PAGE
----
Q: How does the Smart Scheduling algorithm work?

CM: We pull the historical data and look at pretty much everything we can put our hands on — the clinical, the administrative, the scheduling data. The algorithm looks at trends in how and why people no show or cancel their appointments. We then come up with a prediction that says "Yes, I think this patient for this particular appointment on this day is more likely to cancel." Within athenahealth's EHR, we actually flag that patient and it allows the front desk scheduler to say, "Well, if I really need to squeeze someone in for the day and I need to double book, I can put them over this patient who is more likely to cancel rather than over another patient." These are called "smart open slots." It decreases wait times by improving appointment access. Instead of scheduling three weeks out, a patient can be scheduled today or tomorrow without disrupting the rest of the schedule. That's one of the first workflows.

A second feature is the ability to target those high-risk no shows and say give them a phone call, giving them the opportunity to cancel their appointment early enough that a scheduler has more capacity to refill the cancelled appointment, or more opportunity to allow the patient to confirm. Some practices devote resources to calling all patients that are booked to confirm appointments, which is a big time waster. Other practices don't call anyone, which doesn't give them a good idea of how the scheduled appointments will play out. What we do is pull in those patients who don't confirm a robo-call that goes out and then label them high-risk for cancellation or no show. So you're calling fewer patients and still getting bang for your buck by reducing the no-show rate and increasing your arrival rate.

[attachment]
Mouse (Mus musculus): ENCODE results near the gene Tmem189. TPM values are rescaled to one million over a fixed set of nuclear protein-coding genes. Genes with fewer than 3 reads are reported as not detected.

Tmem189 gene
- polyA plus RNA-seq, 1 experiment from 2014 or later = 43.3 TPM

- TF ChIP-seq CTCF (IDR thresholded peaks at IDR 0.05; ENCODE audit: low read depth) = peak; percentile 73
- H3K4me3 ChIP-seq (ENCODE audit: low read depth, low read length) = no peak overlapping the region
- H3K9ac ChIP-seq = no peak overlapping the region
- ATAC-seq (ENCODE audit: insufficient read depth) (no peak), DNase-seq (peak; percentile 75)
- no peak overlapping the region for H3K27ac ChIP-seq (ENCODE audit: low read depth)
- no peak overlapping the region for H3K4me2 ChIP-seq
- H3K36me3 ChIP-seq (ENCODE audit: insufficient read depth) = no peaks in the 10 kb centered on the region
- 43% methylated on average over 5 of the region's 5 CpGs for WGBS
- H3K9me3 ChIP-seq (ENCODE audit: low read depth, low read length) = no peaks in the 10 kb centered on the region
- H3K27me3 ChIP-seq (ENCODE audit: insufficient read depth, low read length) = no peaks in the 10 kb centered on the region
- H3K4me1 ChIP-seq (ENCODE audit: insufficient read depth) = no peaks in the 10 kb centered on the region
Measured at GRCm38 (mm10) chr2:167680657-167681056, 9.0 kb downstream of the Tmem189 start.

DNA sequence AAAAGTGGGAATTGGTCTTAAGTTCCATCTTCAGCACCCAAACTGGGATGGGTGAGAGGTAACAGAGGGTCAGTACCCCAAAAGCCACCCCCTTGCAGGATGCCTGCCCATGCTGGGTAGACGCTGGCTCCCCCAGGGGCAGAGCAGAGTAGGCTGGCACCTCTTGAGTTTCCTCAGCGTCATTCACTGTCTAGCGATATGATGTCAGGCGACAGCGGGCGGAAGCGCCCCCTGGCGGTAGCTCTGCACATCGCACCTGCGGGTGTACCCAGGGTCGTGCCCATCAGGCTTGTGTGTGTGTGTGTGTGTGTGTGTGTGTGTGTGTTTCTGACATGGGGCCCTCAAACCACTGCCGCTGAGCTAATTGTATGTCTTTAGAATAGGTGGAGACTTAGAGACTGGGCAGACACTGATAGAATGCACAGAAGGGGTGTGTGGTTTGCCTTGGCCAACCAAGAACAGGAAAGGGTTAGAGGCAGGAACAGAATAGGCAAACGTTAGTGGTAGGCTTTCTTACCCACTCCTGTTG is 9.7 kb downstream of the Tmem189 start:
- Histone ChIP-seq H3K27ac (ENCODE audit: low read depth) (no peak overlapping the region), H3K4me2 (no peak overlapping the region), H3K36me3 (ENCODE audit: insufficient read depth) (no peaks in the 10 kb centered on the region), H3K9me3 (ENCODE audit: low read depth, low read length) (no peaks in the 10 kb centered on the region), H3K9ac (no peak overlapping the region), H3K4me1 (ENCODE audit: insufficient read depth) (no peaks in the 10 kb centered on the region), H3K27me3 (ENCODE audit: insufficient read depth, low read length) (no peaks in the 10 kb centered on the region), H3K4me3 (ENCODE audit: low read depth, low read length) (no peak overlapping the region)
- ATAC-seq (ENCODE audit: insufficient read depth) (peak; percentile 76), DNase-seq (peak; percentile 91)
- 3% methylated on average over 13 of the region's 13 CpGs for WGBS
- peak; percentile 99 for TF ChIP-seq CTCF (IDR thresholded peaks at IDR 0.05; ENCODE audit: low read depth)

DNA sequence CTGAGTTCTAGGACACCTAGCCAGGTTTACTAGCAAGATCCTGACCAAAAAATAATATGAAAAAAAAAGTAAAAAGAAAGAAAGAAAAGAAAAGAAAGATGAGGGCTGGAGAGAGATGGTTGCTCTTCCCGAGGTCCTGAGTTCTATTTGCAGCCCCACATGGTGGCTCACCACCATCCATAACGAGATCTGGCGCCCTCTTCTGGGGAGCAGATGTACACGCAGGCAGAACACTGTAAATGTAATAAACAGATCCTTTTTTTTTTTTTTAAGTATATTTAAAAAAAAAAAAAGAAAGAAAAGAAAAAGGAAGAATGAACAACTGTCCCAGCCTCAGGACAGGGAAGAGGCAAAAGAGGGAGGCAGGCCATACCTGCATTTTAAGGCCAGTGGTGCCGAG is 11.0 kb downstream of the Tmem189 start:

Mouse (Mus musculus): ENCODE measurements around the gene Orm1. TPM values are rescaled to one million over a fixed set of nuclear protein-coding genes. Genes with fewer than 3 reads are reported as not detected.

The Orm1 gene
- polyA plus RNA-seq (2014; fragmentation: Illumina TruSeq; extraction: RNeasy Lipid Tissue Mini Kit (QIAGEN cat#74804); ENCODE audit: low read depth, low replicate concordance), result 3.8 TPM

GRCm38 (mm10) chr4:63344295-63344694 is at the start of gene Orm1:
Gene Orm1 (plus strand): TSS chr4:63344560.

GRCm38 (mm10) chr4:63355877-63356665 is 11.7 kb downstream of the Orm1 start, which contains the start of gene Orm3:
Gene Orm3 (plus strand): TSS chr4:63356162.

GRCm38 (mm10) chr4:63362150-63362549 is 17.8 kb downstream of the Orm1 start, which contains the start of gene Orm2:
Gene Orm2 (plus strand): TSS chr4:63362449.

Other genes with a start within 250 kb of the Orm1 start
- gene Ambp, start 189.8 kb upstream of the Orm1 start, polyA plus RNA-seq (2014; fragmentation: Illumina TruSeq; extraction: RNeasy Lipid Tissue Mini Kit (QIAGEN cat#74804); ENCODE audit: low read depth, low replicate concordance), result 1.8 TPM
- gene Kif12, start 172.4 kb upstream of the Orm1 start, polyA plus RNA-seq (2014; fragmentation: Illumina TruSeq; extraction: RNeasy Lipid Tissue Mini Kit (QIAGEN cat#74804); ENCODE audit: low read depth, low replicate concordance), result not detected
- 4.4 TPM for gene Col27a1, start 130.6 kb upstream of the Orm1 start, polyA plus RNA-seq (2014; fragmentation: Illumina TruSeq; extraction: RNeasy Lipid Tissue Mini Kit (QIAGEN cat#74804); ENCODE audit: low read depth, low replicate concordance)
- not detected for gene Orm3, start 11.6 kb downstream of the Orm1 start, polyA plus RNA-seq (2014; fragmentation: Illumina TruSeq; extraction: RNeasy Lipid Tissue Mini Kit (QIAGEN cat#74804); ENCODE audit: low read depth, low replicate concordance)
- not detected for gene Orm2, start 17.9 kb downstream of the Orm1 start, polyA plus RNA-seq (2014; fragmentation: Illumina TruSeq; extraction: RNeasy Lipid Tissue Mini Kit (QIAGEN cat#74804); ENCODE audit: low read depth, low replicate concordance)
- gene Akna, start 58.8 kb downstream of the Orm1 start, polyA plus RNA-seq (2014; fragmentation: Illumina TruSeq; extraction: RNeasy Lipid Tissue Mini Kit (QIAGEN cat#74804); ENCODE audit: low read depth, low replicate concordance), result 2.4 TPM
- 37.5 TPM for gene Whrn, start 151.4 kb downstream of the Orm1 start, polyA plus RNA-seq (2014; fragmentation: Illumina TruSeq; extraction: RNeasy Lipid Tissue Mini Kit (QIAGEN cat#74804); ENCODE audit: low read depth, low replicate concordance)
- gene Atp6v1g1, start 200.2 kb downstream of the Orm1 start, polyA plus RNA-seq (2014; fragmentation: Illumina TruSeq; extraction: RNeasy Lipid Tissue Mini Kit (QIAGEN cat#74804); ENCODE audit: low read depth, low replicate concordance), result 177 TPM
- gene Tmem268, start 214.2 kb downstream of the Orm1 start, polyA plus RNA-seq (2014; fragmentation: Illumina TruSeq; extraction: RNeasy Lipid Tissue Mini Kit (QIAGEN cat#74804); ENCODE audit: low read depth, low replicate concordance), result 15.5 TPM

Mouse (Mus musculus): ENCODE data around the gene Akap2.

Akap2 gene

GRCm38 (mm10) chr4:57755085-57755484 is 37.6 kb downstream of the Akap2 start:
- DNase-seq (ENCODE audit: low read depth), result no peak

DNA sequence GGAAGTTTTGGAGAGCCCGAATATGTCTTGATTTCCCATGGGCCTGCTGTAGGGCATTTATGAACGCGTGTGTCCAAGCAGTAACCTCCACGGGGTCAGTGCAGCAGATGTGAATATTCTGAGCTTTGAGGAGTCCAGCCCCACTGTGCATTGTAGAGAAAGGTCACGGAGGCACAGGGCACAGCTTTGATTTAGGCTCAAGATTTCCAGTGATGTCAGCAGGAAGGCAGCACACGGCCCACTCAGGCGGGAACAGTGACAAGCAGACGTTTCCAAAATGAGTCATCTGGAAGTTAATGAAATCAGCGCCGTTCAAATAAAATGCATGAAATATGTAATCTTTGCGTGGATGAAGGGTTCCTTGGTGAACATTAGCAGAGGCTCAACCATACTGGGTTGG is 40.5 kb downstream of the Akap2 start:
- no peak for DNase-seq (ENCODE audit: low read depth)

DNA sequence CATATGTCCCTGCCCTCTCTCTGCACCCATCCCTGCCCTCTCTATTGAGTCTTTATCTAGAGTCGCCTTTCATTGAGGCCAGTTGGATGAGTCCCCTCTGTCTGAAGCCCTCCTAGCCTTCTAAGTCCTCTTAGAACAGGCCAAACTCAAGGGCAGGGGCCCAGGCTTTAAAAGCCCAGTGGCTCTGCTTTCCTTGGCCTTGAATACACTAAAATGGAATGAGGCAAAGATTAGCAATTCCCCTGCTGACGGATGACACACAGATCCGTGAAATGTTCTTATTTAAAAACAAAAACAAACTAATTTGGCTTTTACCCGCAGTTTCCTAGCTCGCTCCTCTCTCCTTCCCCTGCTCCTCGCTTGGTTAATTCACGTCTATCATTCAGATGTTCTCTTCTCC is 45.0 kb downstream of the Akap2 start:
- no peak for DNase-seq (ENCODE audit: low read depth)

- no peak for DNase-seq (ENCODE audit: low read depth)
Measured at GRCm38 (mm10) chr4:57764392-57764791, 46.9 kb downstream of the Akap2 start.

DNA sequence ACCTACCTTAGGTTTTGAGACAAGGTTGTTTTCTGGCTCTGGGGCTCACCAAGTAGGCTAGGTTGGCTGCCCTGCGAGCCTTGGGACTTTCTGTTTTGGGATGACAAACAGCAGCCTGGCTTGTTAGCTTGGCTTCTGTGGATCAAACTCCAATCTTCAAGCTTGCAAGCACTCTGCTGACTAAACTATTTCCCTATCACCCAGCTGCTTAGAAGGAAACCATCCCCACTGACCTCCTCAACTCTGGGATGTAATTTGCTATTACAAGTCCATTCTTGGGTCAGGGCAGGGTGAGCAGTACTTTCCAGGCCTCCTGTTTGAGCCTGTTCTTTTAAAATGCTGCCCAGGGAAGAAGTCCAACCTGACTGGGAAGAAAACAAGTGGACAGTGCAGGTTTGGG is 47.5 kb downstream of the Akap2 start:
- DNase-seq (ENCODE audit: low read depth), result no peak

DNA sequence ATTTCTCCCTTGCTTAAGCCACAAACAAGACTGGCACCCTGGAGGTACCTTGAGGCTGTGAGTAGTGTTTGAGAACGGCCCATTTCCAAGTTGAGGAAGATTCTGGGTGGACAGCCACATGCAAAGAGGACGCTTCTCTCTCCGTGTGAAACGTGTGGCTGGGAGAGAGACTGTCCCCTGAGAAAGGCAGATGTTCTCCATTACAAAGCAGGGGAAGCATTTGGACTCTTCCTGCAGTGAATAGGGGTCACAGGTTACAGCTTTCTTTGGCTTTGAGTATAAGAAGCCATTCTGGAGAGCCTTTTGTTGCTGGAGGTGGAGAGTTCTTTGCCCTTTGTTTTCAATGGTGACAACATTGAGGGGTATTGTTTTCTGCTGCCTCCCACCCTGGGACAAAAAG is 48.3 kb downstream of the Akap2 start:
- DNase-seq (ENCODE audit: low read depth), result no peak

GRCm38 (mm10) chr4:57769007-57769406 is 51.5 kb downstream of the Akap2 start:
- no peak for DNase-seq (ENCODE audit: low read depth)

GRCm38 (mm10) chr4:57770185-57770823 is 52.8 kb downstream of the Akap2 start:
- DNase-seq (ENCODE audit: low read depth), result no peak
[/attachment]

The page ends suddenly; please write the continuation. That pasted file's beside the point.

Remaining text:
The third main feature is called auto-rescheduling. Most of the time, appointments that are cancelled and not refilled with waiting patients happen within 48 hours of the appointment time. A scheduler doesn't have enough time to reach out to other patients and slot somebody. It takes a lot of outbound phone calls and coordination. So what we've done is keep an eye out for those appointments that cancel within 48 hours and send automated text messages to the patients who have previously no showed and don't have a future appointment scheduled. We're trying to improve the coordination of care there. We also contact any patients who are on the waiting list; they receive a text message notification about openings that are available for them. If they take one, Smart Scheduling automatically books it, saving any outbound or inbound calls to the practice.

Q: What is 2016 going to look like for Smart Scheduling?

CM: The biggest next step for us is that athenahealth is beginning to bundle Smart Scheduling into new customer implementations, so certain providers will have Smart Scheduling pre-integrated in their EHR. It's helping both us and athenahealth. While all of the features I mentioned are available, not all of the providers using our software have integrated them into their practices yet, so we expect to see more and more customers turning on all of the Smart Scheduling features and integrating them into patient scheduling workflows.